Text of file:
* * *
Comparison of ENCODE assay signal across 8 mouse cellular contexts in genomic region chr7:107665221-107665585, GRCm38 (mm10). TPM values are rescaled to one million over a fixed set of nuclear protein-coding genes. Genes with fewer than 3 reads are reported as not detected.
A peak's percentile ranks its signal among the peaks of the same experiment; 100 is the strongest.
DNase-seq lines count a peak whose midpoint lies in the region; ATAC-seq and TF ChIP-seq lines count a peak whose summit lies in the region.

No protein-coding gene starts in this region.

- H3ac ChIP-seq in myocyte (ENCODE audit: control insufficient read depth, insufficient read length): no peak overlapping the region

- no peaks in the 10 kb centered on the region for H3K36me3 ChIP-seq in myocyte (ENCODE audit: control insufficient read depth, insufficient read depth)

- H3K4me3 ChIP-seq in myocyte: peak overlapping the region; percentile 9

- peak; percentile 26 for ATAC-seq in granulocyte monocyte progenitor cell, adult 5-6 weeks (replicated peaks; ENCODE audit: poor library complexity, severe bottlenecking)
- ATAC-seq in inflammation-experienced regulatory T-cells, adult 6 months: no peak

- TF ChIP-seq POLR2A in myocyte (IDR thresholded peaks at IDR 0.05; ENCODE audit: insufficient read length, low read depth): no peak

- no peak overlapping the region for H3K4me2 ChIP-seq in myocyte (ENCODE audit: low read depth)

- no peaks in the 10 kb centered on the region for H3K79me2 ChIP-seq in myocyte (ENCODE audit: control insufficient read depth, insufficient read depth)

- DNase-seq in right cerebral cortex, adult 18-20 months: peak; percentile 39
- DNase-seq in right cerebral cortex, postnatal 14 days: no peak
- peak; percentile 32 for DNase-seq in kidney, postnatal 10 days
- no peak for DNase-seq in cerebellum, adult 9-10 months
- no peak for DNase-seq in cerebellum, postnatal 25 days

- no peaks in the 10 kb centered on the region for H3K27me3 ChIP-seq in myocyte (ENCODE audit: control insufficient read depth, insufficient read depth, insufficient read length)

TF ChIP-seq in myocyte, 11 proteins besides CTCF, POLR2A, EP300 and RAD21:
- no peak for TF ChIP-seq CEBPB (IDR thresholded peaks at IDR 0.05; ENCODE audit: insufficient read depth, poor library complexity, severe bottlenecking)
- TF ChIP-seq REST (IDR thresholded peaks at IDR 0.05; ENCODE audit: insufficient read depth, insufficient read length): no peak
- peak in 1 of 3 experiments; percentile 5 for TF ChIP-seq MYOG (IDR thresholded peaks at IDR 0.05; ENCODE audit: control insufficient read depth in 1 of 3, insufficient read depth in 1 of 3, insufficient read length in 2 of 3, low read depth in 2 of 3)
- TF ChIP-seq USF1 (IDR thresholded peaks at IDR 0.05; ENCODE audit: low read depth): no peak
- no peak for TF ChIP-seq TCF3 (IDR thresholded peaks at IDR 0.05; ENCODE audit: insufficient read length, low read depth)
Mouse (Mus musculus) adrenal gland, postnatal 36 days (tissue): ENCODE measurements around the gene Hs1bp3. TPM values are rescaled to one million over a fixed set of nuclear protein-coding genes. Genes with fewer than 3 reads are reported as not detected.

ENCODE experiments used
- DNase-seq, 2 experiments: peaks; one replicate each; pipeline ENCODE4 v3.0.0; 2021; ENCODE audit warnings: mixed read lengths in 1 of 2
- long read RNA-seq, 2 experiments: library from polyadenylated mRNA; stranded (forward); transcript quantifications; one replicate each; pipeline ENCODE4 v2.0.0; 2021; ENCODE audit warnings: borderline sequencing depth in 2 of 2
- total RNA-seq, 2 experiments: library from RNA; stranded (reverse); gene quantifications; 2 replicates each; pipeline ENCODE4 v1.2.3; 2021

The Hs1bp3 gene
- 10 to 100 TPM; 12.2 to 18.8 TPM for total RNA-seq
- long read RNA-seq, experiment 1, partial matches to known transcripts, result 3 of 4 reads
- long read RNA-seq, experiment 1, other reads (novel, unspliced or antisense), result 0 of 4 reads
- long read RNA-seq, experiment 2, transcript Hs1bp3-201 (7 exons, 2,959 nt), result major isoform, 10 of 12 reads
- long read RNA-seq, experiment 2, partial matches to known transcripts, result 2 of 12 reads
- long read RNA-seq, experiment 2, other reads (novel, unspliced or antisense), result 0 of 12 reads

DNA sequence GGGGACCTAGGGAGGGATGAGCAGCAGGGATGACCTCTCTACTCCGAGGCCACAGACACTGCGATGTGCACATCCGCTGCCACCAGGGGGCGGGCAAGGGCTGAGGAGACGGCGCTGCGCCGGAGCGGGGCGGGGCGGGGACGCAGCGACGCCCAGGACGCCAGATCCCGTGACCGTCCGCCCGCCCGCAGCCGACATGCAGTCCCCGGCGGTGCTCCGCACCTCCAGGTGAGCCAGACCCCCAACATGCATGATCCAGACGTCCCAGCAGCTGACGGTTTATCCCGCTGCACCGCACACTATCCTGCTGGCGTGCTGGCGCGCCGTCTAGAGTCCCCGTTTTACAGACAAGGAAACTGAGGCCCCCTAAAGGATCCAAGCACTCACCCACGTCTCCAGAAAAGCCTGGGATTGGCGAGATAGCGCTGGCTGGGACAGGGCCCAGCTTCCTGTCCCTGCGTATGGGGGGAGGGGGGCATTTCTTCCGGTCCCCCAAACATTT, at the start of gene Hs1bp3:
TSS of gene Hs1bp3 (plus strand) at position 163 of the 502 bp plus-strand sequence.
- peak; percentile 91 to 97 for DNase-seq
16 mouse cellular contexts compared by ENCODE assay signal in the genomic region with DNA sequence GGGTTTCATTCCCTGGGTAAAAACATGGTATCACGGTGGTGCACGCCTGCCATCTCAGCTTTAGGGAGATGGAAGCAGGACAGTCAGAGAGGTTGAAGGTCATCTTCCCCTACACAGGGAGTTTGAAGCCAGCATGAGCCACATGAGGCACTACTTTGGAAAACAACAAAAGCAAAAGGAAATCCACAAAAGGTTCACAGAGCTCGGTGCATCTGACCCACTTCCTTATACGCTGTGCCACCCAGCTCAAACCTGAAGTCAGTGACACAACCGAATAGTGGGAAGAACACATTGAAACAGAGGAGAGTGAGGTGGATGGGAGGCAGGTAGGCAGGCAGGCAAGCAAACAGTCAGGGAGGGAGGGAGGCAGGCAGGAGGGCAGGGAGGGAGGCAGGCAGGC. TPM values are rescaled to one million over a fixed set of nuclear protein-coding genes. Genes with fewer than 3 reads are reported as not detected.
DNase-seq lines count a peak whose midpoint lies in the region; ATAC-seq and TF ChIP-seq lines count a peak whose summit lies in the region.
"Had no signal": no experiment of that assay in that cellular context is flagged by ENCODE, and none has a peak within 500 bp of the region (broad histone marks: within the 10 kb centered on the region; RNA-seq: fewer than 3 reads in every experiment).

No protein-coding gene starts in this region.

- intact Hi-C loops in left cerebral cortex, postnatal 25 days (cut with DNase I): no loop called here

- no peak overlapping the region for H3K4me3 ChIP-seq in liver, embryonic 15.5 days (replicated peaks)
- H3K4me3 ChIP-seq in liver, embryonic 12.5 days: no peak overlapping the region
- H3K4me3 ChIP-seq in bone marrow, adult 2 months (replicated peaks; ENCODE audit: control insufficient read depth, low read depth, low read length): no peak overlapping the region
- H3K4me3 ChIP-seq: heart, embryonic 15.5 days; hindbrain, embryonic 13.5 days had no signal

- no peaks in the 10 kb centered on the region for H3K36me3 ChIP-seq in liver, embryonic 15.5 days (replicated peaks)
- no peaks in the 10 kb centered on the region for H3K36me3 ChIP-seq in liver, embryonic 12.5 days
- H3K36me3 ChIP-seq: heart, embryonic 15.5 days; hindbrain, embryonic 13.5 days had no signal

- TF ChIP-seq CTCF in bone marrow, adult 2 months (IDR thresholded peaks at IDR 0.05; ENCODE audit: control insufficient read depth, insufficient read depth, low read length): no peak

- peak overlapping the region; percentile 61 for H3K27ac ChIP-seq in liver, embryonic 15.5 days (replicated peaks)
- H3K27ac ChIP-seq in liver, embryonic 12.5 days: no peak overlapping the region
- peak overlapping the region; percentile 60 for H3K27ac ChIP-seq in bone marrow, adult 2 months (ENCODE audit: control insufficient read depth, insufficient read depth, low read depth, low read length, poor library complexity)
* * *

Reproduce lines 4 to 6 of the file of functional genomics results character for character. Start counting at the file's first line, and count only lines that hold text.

No protein-coding gene starts in this region.

- H3ac ChIP-seq in myocyte (ENCODE audit: control insufficient read depth, insufficient read length): no peak overlapping the region

- no peaks in the 10 kb centered on the region for H3K36me3 ChIP-seq in myocyte (ENCODE audit: control insufficient read depth, insufficient read depth)